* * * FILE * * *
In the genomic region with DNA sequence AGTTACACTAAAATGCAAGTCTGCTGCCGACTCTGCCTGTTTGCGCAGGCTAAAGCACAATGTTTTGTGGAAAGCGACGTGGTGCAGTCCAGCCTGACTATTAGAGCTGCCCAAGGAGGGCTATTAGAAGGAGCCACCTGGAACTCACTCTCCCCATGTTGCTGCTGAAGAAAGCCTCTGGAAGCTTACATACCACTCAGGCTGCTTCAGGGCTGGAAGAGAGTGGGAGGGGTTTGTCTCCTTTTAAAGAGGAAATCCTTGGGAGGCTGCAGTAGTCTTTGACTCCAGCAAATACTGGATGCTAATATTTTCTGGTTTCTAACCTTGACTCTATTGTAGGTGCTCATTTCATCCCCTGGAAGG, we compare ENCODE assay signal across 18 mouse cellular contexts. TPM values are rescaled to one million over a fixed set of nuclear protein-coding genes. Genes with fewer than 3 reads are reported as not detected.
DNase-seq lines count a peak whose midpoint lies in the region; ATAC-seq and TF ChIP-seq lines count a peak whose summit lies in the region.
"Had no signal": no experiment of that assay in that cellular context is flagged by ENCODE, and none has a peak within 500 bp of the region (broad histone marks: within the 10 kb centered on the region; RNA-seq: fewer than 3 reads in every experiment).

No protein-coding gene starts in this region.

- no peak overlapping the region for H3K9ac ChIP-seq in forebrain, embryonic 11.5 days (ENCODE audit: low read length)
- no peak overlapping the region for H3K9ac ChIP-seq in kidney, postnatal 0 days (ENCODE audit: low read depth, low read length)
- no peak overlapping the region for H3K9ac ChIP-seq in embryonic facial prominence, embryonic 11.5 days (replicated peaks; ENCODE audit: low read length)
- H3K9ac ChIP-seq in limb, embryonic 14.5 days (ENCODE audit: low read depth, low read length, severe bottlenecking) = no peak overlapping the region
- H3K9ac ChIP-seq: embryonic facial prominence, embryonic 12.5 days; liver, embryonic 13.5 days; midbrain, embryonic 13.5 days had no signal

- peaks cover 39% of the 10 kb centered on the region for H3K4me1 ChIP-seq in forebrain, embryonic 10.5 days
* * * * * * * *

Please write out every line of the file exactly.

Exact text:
In the genomic region with DNA sequence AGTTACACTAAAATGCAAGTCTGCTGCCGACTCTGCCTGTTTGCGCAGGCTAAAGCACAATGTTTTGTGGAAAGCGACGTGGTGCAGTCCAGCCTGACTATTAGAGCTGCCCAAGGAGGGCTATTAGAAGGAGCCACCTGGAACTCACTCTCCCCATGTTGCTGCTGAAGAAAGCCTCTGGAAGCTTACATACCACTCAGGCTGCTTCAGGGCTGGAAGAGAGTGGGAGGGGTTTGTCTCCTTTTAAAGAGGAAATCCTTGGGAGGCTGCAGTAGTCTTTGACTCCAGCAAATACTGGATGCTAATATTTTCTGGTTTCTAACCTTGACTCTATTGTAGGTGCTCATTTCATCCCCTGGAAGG, we compare ENCODE assay signal across 18 mouse cellular contexts. TPM values are rescaled to one million over a fixed set of nuclear protein-coding genes. Genes with fewer than 3 reads are reported as not detected.
DNase-seq lines count a peak whose midpoint lies in the region; ATAC-seq and TF ChIP-seq lines count a peak whose summit lies in the region.
"Had no signal": no experiment of that assay in that cellular context is flagged by ENCODE, and none has a peak within 500 bp of the region (broad histone marks: within the 10 kb centered on the region; RNA-seq: fewer than 3 reads in every experiment).

No protein-coding gene starts in this region.

- no peak overlapping the region for H3K9ac ChIP-seq in forebrain, embryonic 11.5 days (ENCODE audit: low read length)
- no peak overlapping the region for H3K9ac ChIP-seq in kidney, postnatal 0 days (ENCODE audit: low read depth, low read length)
- no peak overlapping the region for H3K9ac ChIP-seq in embryonic facial prominence, embryonic 11.5 days (replicated peaks; ENCODE audit: low read length)
- H3K9ac ChIP-seq in limb, embryonic 14.5 days (ENCODE audit: low read depth, low read length, severe bottlenecking) = no peak overlapping the region
- H3K9ac ChIP-seq: embryonic facial prominence, embryonic 12.5 days; liver, embryonic 13.5 days; midbrain, embryonic 13.5 days had no signal

- peaks cover 39% of the 10 kb centered on the region for H3K4me1 ChIP-seq in forebrain, embryonic 10.5 days